Feeling overloaded, out of control, or unrewarded? Or a bit out of touch with colleagues, sensing the unfairness of your situation, or being asked to do things that don’t feel quite right?
Welcome to Spring 2020 – worldwide lockdown.
None of us have been exempt from coronavirus and its effects. Being ill, losing loved ones, experiencing the huge demands of lockdown and its consequences, both in personal and professional lives. Things haven’t been easy.
And lawyers haven’t been immune.
The demands of professional life, which can be extreme at the best of times, have simply multiplied for most of us over the last few months. And the risks of burnout have multiplied too.
Is this just something we have to live with or can we take steps to make the pressures more manageable, clarify things and take better control?
Plot spoiler: the answer is ‘Yes’ to all the above.
Let’s wind back to 2008.
Maslach and Leiter
Recognising that a worker’s experience of strain played a role in the relationship between external job demands (stressors) and work-related outcomes (such as absenteeism or illness), burnout researchers Christina Maslach and Michael Leiter in the United States and Canada published a paper in 2008 proposing a ‘Burnout – Engagement’ model.
Drawing on three decades of research, they conceptualised people’s psychological relationships to their jobs as a continuum between a negative experience of burnout and a positive experience of engagement.
They defined ‘engagement’ as “an energetic state of involvement with personally fulfilling activities that enhance one’s sense of professional efficacy”. They described three interrelated dimensions of the continuum operating within six key domains of the workplace environment (workload, control, reward, community, fairness and values):
- cynicism-involvement, and
Let’s look at these six areas of worklife or ‘organisational risk factors’.
Sometimes the job demands exceed human limits and resources to fulfil the requirements.
A sense personal control in the workplace is vital.
Insufficient reward (whether financial, institutional, or social) increases people’s vulnerability to burnout.
The overall quality of social interaction of work is key. This includes issues of conflict, mutual support, closeness, and the capacity to work as a team.
It’s important that decisions at work are perceived as being fair and equitable.
The motivations that originally attracted people to their jobs need to be nurtured. They are the motivating connection between the worker and the workplace.
‘Looking back, it was my year from hell’. Peter (a senior partner in a large law firm) was reflecting on a period of about nine months when everything seemed to go wrong. He had unexpectedly lost a key member of his department. He was unable to recruit a replacement and his workload virtually doubled for several months. His wife had been unwell and his father had died around the same time. He was able to hold things together for a while, but his sense of connection with his colleagues and clients seemed to evaporate and the increase in work and additional responsibility gradually overloaded him. He was ashamed that he occasionally had thoughts about ending it all. He consulted his doctor who diagnosed clinical depression, prescribed medication and referred him for therapy.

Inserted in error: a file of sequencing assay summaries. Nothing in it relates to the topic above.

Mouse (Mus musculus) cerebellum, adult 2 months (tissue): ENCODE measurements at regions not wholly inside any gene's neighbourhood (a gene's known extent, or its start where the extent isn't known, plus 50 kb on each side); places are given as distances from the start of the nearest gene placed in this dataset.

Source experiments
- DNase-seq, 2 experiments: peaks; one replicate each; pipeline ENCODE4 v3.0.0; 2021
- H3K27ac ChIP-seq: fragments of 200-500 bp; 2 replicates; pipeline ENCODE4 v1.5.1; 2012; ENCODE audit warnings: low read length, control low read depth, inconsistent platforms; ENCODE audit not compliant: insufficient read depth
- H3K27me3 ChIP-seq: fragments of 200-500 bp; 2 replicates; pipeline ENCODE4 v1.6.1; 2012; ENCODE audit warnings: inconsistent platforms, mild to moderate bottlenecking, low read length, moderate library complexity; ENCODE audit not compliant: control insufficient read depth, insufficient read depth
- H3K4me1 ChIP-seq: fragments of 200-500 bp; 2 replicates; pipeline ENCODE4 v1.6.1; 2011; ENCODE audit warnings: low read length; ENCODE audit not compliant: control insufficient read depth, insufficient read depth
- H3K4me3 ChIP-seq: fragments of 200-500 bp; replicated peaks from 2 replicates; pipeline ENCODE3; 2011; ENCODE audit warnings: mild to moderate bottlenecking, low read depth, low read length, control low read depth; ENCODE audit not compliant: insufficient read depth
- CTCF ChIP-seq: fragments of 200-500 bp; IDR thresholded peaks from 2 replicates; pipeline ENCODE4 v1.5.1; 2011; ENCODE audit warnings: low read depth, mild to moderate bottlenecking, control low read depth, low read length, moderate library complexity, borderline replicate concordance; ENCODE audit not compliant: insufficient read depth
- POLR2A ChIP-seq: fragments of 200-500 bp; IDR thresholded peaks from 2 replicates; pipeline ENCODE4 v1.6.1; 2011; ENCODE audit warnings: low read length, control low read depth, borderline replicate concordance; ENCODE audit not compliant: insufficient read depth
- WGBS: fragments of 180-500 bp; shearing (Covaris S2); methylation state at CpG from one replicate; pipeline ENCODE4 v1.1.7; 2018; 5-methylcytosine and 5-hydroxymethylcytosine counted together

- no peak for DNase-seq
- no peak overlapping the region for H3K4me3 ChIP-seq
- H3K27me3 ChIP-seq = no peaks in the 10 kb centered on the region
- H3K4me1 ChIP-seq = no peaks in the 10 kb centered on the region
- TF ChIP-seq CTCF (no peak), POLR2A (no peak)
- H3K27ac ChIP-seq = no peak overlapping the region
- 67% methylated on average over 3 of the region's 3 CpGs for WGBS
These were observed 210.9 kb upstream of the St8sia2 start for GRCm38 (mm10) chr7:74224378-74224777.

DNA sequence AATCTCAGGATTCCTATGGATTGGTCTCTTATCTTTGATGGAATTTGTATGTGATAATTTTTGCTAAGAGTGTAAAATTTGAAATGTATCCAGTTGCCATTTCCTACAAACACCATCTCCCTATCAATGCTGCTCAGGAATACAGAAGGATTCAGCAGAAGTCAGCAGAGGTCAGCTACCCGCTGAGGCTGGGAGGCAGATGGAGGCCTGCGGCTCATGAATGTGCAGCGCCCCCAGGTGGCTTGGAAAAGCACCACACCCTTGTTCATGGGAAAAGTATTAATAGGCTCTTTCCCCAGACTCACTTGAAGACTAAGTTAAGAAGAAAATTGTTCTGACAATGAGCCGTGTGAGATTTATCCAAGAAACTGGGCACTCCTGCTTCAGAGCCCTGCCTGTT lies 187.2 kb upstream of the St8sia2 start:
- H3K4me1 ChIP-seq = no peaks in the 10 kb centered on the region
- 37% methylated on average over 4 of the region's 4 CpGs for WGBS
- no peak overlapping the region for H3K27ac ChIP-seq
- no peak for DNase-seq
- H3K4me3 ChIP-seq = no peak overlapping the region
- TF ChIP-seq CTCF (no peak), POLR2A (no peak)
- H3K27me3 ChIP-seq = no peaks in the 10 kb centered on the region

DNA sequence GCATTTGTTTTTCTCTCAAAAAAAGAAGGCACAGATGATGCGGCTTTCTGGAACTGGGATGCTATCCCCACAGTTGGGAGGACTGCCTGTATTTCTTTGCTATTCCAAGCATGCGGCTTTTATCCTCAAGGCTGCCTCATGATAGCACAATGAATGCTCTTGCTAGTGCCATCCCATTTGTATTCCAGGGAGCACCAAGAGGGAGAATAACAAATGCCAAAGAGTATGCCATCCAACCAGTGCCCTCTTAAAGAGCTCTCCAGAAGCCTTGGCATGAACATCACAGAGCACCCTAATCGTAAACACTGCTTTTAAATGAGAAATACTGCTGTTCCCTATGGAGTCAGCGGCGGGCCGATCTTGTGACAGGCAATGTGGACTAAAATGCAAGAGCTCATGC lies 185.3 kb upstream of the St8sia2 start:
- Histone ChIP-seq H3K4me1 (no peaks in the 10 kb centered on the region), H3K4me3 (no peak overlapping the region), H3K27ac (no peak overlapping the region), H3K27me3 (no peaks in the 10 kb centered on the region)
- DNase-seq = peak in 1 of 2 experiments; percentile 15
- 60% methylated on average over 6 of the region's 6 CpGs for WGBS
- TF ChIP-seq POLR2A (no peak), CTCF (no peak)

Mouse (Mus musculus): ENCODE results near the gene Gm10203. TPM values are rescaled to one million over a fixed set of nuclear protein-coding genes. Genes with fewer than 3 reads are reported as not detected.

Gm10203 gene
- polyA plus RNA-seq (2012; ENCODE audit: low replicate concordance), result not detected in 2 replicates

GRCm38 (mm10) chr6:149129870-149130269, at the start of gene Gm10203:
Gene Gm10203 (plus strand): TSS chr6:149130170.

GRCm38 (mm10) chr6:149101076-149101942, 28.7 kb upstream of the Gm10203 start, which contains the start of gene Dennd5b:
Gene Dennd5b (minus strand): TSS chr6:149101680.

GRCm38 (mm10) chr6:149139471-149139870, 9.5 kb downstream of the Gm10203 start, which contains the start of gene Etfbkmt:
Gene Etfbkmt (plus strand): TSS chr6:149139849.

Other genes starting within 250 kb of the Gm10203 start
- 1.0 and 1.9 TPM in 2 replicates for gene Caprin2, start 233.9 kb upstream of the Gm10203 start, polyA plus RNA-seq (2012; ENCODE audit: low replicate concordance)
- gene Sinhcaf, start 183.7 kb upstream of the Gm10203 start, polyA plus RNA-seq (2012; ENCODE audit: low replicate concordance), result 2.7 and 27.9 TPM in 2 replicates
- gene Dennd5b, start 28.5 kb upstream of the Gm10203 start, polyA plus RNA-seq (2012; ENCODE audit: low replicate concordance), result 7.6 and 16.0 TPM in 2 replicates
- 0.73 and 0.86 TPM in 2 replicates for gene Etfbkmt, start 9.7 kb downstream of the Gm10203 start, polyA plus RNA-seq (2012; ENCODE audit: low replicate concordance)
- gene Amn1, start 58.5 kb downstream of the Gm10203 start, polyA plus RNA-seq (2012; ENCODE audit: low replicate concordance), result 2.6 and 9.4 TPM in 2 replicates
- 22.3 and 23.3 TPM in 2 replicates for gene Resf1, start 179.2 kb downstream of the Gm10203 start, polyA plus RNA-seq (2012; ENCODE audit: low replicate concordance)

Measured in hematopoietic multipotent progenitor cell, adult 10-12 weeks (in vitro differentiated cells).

Thinking back recently on his burnout experience, Peter acknowledged that things would have gone downhill far more rapidly in lockdown with the sudden unplanned increase in responsibility, the need to reorganise staff, workload, supervision, working practices, and the unfamiliar disconnection in communicating remotely with partners, staff, clients and courts. And reflecting on things now, as lockdown begins to ease, he began to feel exhausted at the thought of work practices having to be re-adapted and yet more uncertainty.
So, how can I get a bit more clarity on whether I or my staff are at risk of burnout?
Maybe try this simple exercise?
Scroll back up and note the six burnout areas.
Which one most closely corresponds with your current experience?
(There may be a couple near the top of the list. Pick the one that keeps you awake at night.)
Then look at one of your hands. (It doesn’t matter which – either will do).
Imagine the palm of your hand represents the top most stressful factor.
And the other five are represented by your fingers and thumb.
How does the most stressful area relate to the others?
How do the others relate to each other?
Let’s think about Peter’s experience.
His top area was Workload, followed closely by a sense of losing Control. Followed by a sense of detachment from his work and family Communities. He was not overly concerned by the other three factors, but aspects of them were there in the background.
By separating out the main areas of stress he could begin to get a more objective view of his confused and enmeshed pressures.
And if this works for you, it may also help you to imagine what may be going on for your staff or supervisees or colleagues or clients or opponents.
Maybe start by talking things through with those you supervise using the hand exercise. Where are they experiencing most pressure? And how can you help them?
This is a time of unprecedented pressure for pretty much everyone, including lawyers, wherever or whatever we may practice. Our exposure to factors leading to burnout have increased massively since this Spring.
But there are steps we can take to mitigate the risks.
(I have written a more detailed overview of burnout in the legal profession elsewhere.)